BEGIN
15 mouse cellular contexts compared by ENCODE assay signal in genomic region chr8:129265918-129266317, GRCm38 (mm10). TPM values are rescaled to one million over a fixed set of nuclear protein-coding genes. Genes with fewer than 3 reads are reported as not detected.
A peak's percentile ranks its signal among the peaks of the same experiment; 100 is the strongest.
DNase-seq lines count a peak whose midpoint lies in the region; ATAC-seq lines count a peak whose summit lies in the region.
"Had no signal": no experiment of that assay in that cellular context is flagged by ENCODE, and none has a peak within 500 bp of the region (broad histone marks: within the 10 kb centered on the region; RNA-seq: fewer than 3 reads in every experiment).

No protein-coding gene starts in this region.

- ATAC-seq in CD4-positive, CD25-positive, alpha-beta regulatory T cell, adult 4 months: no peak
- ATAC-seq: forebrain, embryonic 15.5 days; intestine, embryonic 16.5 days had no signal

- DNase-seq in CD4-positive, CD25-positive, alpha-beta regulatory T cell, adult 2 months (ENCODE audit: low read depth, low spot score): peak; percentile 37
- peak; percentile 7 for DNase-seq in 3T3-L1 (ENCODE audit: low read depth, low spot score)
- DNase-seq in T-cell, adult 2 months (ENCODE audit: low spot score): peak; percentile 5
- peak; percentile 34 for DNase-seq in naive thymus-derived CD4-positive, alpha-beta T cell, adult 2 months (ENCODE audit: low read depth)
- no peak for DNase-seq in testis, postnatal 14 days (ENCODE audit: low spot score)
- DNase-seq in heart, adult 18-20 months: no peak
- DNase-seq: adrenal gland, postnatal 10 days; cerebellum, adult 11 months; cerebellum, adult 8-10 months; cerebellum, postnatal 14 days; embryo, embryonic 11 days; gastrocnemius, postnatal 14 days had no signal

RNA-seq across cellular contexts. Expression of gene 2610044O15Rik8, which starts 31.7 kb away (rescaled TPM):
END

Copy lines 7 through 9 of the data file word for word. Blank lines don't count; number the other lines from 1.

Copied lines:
- ATAC-seq: forebrain, embryonic 15.5 days; intestine, embryonic 16.5 days had no signal

- DNase-seq in CD4-positive, CD25-positive, alpha-beta regulatory T cell, adult 2 months (ENCODE audit: low read depth, low spot score): peak; percentile 37
- peak; percentile 7 for DNase-seq in 3T3-L1 (ENCODE audit: low read depth, low spot score)